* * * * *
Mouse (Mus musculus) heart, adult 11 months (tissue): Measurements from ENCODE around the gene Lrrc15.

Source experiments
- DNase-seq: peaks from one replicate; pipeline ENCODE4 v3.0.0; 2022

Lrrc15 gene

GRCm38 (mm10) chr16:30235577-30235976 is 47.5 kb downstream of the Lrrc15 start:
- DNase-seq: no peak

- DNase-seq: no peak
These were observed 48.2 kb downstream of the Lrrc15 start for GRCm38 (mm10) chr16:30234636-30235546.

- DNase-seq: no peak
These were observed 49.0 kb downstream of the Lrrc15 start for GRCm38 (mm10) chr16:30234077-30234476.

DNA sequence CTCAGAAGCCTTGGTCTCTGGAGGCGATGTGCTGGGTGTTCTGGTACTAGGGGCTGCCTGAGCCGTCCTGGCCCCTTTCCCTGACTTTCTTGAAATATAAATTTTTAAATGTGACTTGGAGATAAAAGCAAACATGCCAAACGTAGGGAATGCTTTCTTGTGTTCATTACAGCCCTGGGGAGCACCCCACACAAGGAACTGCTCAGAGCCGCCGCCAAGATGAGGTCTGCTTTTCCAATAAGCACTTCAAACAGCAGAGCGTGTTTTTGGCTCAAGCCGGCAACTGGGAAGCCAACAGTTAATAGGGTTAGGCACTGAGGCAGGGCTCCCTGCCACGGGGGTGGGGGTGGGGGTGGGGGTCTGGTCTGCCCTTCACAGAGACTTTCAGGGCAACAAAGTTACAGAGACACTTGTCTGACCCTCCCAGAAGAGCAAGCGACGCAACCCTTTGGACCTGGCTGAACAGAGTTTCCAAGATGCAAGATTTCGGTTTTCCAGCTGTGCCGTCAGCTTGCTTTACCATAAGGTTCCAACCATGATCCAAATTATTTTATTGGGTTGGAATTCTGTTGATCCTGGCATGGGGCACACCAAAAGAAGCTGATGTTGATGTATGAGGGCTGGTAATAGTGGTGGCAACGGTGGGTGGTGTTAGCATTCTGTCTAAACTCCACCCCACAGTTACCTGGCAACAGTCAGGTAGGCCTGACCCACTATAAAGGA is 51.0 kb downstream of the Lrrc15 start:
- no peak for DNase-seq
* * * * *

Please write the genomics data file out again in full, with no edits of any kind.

Mouse (Mus musculus) heart, adult 11 months (tissue): Measurements from ENCODE around the gene Lrrc15.

Source experiments
- DNase-seq: peaks from one replicate; pipeline ENCODE4 v3.0.0; 2022

Lrrc15 gene

GRCm38 (mm10) chr16:30235577-30235976 is 47.5 kb downstream of the Lrrc15 start:
- DNase-seq: no peak

- DNase-seq: no peak
These were observed 48.2 kb downstream of the Lrrc15 start for GRCm38 (mm10) chr16:30234636-30235546.

- DNase-seq: no peak
These were observed 49.0 kb downstream of the Lrrc15 start for GRCm38 (mm10) chr16:30234077-30234476.

DNA sequence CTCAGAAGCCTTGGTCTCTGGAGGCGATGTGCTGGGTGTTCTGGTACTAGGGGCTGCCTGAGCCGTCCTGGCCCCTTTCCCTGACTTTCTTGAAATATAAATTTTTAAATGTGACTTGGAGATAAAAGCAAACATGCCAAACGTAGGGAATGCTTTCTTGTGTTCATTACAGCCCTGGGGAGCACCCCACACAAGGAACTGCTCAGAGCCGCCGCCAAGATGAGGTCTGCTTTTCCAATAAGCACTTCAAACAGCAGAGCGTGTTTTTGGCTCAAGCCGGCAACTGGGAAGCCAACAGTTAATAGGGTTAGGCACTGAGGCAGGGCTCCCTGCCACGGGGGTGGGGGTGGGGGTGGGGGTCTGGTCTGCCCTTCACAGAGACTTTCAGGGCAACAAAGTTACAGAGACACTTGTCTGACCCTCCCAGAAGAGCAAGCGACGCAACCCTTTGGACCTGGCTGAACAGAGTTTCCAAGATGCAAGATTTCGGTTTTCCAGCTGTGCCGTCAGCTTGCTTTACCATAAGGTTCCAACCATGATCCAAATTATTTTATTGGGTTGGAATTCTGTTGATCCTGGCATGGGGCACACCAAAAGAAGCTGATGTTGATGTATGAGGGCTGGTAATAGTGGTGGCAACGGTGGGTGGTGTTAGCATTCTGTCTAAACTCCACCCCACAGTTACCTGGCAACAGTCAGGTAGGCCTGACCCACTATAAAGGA is 51.0 kb downstream of the Lrrc15 start:
- no peak for DNase-seq